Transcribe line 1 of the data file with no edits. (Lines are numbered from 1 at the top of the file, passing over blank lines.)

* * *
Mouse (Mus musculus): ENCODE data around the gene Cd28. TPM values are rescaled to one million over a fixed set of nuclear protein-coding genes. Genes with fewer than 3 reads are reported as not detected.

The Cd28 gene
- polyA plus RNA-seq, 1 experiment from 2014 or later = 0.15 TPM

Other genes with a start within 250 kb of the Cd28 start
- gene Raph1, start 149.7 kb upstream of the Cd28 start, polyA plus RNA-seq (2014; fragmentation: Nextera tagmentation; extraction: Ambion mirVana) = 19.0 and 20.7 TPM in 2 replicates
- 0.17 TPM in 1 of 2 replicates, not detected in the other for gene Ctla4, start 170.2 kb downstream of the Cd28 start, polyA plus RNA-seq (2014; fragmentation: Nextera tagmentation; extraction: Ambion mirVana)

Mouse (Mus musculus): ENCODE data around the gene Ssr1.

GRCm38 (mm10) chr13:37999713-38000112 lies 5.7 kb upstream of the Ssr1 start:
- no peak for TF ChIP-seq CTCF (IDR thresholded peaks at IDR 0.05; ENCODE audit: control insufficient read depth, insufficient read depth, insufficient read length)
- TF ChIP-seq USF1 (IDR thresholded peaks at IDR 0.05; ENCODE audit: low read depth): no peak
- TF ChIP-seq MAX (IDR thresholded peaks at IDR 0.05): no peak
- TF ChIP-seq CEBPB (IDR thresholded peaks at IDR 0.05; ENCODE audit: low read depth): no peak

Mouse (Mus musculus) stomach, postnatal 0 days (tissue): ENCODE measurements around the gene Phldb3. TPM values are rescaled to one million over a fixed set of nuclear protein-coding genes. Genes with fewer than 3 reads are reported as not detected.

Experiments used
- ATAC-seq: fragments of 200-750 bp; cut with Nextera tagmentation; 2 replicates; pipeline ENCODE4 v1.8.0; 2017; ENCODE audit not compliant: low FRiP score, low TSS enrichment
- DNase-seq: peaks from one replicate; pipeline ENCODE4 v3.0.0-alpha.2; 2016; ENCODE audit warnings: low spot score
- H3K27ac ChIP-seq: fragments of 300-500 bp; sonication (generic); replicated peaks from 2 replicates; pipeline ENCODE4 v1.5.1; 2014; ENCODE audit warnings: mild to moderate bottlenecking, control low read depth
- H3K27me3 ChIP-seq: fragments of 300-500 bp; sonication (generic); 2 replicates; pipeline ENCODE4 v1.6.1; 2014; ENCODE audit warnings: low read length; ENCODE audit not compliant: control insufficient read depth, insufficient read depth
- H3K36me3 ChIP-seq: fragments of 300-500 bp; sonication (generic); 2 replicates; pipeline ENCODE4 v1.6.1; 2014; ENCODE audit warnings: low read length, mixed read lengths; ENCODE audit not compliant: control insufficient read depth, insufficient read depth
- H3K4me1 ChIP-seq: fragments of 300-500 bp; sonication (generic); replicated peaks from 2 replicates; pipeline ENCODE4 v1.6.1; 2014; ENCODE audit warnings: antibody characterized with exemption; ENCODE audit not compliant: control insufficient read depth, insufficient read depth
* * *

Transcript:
Mouse (Mus musculus): ENCODE data around the gene Cd28. TPM values are rescaled to one million over a fixed set of nuclear protein-coding genes. Genes with fewer than 3 reads are reported as not detected.